Management must ensure that it is properly managing the risks associated with a liquidity crisis.  Designate each member of the crisis management group’s crisis management authorities and responsibilities. to the press. that the situation is being closely monitored. including their geographic area of operation (if applicable). Reporting considerations: Contingency plans should have good liquidity metrics and MIS support to ensure that management has accurate and timely information on which to base decisions. Administrative considerations. to customers. As 35 . and to the public.  Specify the corporate communication channels and how information will flow to regulators.  Handling media relations.Asset and Liability Management  Specify both under what condition(s) a liquidity crisis exists and what the threshold will be for this group/committee to be activated.  Increasing frequency and scope of liquidity monitoring metrics. Some of the risk management procedures commonly found in contingency plans include:  More frequent meetings of the ALCO committee to ensure that all funding strategies are being executed in an orderly and timely manner. and that senior management and the board of directors are being adequately informed of the developing situation.  Actively keeping the bank’s best customers informed of unfolding events.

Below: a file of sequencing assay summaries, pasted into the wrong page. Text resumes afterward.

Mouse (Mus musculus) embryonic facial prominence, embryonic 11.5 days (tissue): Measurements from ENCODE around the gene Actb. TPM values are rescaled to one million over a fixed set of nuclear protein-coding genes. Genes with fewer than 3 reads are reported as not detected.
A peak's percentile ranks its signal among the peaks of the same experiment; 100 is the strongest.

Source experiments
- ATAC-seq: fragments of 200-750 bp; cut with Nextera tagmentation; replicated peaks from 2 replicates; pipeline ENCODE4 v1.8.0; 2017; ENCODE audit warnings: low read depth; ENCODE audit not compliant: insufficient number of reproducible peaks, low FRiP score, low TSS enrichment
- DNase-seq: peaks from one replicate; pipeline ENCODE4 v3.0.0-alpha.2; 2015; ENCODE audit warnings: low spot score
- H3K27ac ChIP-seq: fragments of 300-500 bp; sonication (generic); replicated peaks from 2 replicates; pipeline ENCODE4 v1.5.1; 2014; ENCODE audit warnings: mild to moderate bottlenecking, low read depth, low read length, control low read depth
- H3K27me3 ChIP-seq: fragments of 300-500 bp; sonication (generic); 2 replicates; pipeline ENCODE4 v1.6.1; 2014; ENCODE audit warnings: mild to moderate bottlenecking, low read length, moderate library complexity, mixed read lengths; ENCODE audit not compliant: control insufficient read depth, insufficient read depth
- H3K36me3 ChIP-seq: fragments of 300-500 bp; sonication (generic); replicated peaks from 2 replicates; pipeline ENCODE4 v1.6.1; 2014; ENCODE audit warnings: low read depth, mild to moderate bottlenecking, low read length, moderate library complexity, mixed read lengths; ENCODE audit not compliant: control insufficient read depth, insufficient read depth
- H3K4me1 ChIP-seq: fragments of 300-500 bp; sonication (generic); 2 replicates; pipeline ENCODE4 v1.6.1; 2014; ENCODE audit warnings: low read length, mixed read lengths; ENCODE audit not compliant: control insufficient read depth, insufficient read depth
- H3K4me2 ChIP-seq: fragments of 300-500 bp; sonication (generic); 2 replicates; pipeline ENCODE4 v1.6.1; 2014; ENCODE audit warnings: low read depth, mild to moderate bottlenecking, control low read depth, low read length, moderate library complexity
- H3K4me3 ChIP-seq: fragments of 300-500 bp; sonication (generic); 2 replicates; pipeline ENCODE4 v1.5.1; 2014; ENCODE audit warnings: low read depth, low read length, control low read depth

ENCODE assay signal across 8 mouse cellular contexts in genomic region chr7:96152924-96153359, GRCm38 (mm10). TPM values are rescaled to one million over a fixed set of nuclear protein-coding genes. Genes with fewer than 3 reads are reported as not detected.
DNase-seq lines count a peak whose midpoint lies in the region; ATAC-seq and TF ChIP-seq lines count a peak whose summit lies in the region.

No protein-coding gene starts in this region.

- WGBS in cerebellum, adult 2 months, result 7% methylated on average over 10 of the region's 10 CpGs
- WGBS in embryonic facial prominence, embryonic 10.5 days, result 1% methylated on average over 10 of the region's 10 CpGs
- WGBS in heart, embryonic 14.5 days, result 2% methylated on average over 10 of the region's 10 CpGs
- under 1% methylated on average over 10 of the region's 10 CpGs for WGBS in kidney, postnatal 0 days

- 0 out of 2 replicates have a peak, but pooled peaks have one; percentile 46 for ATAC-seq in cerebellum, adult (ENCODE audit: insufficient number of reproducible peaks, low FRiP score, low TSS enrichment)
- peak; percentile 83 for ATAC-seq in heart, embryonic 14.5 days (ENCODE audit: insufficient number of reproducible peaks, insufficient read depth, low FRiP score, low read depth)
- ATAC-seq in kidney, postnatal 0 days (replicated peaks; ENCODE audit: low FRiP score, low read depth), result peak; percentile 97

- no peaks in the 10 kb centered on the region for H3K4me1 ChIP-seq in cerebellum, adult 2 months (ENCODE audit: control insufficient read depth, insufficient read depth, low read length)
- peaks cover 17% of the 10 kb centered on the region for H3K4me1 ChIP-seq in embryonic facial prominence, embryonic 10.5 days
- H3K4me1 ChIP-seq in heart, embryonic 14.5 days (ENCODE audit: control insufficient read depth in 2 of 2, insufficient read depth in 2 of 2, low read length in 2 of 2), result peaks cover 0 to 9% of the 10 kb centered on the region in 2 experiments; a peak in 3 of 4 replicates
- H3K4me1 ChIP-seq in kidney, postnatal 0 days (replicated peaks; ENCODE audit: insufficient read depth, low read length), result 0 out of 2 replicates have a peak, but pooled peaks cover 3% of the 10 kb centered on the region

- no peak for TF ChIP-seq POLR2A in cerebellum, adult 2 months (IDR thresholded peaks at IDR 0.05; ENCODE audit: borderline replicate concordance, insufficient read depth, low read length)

This should be backed by evidence of the following:  There should be a realistic analysis of cash inflows. modified Gap. the deeper the crisis. contingency monitoring reporting should include the following reports:  A large fund report. cash outflows.Asset and Liability Management mentioned earlier. in light of changing market conditions. 10. 45. A flow analysis report (Gap. well-written plans will specify a sequence for the timely liquidation of various balance sheet items.   A liquidity report with limits and benchmarks.  Balance sheet considerations.  An asset & liability run-off report. In general. guidelines are set that mandate the frequency of metrics reporting. one of a bank examiner’s favorite questions is.  Generally. 30. Remember. It should be emphasized that these estimates should be realistic and based on tangible research.). 36 . the more frequent the distribution of metrics. The bank should have a good estimated flow of funds time line for the liquidation of various portions of its balance sheet. 15. metrics distribution should be on an incremental reporting basis. At a minimum. “How do you know you can obtain that level of funding from this balance sheet?” These estimates should be updated periodically. Under incremental reporting. etc. 60 and 90 days). and funds availability at various time intervals (commonly 7.